President Mnangagwa's administration is making headway in taking Zimbabwe onto the global arena, with the President this week expected to receive a special envoy from British Prime Minister Theresa May to discuss issues of mutual interest between the two countries.
The discussions will touch on several economic issues, including Zimbabwe's possible return to the Commonwealth. It will be the third time President Mnangagwa is hosting a British envoy in less than three months, signalling London's seriousness to thaw frosty relations with Harare.
The first was British Minister for Africa Rory Stewart who met President Mnangagwa a few hours after his inauguration on November 24, last year. He was followed by Sir Simon Gerard McDonald who is Permanent Under-Secretary at the Foreign and Commonwealth Office and Head of the Diplomatic Service.
The engagements are in line with President Mnangagwa's sentiments in his inaugural speech that Zimbabwe was charting a new path that embraces all countries of the world.
This, President Mnangagwa said, would allow Zimbabwe to catch up with other countries in terms of economic development.
Addressing journalists yesterday after landing at Robert Gabriel Mugabe International Airport from his African Union engagements in Addis Ababa, Ethiopia, and, before that, the World Economic Forum (WEF) in Davos, Switzerland, President Mnangagwa reiterated that Zimbabwe was open for business for both local and global investors.
Said President Mnangagwa: "I had 30 or 40 minutes interview with BBC (British Broadcasting Corporation) and I really had (a) broad interview with them not only in relation to the transition, but in relation to broad issues like the Commonwealth, the issues of relations between us and Britain. I am aware that the current British Prime Minister Theresa May is sending an envoy during the course of the first week of February, so most of the issues will be ironed out at meeting."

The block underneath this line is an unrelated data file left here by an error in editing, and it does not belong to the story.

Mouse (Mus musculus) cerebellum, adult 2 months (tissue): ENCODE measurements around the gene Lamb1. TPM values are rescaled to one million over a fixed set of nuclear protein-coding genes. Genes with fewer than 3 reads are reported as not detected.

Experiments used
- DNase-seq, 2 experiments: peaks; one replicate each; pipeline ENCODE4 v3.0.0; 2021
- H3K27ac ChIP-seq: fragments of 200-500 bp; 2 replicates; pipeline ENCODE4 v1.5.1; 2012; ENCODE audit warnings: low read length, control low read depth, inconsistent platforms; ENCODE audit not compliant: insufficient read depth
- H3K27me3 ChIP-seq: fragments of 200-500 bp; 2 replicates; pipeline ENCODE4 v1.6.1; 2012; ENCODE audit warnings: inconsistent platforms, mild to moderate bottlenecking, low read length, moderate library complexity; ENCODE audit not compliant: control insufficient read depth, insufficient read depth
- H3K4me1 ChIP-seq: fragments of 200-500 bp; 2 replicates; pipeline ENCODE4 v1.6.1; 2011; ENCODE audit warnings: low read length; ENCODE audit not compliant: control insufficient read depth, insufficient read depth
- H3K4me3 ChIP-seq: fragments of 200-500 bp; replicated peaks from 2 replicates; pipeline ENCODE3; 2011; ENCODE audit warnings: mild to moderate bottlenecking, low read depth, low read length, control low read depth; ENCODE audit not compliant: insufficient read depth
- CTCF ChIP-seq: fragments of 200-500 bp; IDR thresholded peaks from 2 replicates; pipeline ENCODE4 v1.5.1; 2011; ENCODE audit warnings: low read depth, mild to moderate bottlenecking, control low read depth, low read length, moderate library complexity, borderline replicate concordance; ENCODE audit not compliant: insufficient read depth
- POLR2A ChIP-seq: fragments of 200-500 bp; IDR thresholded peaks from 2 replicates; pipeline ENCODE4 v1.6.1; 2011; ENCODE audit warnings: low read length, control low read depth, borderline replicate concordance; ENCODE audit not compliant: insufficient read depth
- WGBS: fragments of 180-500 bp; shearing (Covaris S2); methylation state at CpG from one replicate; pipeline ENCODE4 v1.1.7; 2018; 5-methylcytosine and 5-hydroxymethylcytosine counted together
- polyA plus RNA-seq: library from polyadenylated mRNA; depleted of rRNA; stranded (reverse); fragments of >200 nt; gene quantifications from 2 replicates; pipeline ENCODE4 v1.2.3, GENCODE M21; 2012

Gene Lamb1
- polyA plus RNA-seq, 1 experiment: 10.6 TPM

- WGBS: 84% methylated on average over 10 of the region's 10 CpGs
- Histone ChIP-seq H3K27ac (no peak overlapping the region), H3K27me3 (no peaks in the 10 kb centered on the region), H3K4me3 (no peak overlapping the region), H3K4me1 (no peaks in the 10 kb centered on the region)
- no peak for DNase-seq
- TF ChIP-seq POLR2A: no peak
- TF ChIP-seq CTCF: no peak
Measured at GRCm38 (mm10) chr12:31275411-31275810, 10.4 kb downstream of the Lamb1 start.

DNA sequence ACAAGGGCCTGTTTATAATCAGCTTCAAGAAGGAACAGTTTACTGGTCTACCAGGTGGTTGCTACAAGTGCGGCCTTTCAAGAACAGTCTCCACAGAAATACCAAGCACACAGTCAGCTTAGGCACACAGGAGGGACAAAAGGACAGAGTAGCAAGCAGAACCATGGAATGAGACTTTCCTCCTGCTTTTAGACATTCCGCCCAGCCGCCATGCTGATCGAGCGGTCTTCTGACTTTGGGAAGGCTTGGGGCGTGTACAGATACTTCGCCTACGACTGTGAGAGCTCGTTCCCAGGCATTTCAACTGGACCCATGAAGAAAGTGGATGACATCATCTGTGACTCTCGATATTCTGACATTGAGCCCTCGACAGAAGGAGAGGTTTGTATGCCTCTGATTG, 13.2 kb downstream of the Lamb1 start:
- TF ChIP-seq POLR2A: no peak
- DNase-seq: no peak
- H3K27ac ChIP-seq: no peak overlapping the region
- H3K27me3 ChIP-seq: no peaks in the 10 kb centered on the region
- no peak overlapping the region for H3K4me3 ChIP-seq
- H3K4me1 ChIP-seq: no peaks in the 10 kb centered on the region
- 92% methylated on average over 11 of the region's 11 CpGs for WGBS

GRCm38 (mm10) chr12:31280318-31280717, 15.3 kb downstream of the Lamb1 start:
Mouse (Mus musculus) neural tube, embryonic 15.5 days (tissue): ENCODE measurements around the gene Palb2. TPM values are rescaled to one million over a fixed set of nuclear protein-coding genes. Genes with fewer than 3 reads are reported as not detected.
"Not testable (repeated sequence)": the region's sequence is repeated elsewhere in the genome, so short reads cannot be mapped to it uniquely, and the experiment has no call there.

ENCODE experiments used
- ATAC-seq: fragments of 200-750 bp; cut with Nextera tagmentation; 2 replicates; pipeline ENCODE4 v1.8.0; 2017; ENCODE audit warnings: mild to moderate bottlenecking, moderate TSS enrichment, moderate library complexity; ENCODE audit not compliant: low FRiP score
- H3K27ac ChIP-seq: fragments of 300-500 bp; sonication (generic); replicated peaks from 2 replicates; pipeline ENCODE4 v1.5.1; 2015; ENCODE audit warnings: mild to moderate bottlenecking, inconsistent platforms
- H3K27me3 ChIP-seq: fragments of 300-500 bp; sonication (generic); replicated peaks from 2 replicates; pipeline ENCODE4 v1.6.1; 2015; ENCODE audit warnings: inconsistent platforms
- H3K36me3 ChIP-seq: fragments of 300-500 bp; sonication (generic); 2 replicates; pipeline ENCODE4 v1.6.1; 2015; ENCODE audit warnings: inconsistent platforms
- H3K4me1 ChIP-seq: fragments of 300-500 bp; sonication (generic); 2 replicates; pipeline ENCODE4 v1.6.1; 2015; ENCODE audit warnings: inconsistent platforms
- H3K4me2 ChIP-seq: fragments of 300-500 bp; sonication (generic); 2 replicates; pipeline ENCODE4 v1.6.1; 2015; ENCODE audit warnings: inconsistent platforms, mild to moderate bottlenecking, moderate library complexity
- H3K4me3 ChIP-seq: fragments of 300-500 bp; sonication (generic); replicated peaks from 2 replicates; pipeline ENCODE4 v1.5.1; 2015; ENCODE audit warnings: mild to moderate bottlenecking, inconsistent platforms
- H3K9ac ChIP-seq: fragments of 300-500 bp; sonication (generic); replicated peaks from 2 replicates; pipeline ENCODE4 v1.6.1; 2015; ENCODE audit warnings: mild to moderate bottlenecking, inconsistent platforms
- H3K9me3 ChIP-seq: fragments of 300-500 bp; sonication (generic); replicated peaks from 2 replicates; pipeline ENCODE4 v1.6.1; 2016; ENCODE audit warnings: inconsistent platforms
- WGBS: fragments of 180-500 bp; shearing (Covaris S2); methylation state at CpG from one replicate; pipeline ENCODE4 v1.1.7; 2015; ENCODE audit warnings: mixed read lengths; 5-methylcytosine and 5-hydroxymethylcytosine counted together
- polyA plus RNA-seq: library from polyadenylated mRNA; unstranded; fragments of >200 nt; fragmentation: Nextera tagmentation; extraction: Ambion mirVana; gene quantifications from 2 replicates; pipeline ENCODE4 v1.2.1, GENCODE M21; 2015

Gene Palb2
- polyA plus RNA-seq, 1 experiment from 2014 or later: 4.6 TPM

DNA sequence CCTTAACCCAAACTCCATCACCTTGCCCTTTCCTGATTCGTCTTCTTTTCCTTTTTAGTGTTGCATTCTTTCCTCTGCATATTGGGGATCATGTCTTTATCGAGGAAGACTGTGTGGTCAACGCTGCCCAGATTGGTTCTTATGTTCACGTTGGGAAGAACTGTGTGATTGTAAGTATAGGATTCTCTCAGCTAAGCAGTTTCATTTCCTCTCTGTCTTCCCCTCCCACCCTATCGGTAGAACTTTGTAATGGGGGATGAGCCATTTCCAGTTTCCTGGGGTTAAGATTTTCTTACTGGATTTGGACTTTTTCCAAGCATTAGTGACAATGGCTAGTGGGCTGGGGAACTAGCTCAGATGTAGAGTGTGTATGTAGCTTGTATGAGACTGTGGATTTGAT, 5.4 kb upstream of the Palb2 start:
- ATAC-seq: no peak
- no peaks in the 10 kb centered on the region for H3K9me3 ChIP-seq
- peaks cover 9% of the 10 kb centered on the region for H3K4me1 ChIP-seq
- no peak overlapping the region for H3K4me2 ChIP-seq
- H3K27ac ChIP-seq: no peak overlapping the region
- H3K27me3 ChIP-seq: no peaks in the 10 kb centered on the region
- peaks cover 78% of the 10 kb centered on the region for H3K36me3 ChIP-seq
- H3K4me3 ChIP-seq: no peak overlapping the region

The British envoy is coming in the wake of another confirmed high-profile visit to Harare by Russian Foreign Minister Sergei Lavrov to cement bilateral relations between Harare and Moscow.
Minister Lavrov's visit was confirmed by Russian acting ambassador to Zimbabwe Mr Dmitry Korepanov after he met Cde Simon Khaya Moyo last week when the latter was the acting Minister of Foreign Affairs and International Trade.
President Mnangagwa, who was making his maiden appearance at both the WEF and the AU in his capacity as Head of State and Government, said his engagements were "exceedingly successful".
In Davos, President Mnangagwa said many stakeholders at the forum were keen to meet his delegation, but they only managed to engage those key to Zimbabwe's current economic situation.
"We were well received," he said.
"In fact, all the delegations who attended Davos lined up in terms of requests to meet the Zimbabwean delegation. We were not able to see all the requests which these delegations made. But to some extent we did meet the most important delegations, which we felt it was necessary for Zimbabwe to relate. It was exceedingly successful."
President Mnangagwa said in Ethiopia he met a group of Zimbabwean professionals who expressed their willingness to come back home and exploit opportunities presented by the new dispensation.
"The group that (we) addressed in Addis Ababa from Zimbabwe was a smallish group of persons but they are enthusiastic about coming home and making a contribution. Most of them (are) professionals, not business people," he said.
"We did invite them and say come home you will find yourself a way to fit yourselves in the unfolding graph of our economy, unfolding enthusiasm for modernising our economy and industrialisation of (our) country."
Meanwhile, the President has thanked Zimbabwean businessmen whi chartered a plane for him to Davos and Addis Ababa as part of their support towards the Zimbabwean Government's re-engagement efforts.